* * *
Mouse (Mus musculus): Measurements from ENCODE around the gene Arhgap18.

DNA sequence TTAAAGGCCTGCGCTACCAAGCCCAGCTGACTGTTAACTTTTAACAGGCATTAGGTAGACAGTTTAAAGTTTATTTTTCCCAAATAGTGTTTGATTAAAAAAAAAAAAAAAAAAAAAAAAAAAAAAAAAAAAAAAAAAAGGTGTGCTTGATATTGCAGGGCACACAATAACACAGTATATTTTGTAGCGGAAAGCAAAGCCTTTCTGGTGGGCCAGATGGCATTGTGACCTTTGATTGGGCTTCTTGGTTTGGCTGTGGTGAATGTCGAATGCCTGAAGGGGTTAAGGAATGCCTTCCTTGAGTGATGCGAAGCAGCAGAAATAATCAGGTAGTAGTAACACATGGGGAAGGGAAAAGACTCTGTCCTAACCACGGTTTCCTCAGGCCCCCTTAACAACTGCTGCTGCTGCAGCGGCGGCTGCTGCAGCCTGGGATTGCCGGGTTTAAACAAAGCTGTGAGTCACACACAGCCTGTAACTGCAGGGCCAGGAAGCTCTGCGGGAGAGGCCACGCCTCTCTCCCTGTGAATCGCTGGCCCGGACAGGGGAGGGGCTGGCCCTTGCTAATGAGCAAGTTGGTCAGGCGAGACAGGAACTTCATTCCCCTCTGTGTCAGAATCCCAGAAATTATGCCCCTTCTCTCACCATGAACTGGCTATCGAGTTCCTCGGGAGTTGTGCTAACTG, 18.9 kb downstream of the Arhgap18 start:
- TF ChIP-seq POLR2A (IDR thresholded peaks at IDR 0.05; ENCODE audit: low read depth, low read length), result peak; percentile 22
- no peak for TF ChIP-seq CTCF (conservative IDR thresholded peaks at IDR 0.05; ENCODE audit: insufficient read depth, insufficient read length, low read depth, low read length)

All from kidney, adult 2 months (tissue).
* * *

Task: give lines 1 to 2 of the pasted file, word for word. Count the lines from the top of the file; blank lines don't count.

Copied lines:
Mouse (Mus musculus): Measurements from ENCODE around the gene Arhgap18.

DNA sequence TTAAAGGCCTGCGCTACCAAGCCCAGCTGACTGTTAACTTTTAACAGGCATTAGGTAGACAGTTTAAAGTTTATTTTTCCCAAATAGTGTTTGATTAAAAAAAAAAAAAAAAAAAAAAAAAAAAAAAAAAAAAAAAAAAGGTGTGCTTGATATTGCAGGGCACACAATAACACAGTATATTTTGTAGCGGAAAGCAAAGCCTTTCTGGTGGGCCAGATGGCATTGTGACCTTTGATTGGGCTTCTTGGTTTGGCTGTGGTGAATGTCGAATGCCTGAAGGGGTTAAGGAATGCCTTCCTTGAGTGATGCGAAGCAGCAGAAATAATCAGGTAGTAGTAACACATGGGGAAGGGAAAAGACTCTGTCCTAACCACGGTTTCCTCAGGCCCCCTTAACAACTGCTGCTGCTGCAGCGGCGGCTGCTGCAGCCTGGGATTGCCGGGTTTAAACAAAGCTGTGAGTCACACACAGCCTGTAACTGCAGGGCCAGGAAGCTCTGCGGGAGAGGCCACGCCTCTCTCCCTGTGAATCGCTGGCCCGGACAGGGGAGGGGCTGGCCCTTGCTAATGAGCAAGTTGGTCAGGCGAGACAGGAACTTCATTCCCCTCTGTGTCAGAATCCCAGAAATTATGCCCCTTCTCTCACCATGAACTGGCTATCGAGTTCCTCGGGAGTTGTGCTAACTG, 18.9 kb downstream of the Arhgap18 start: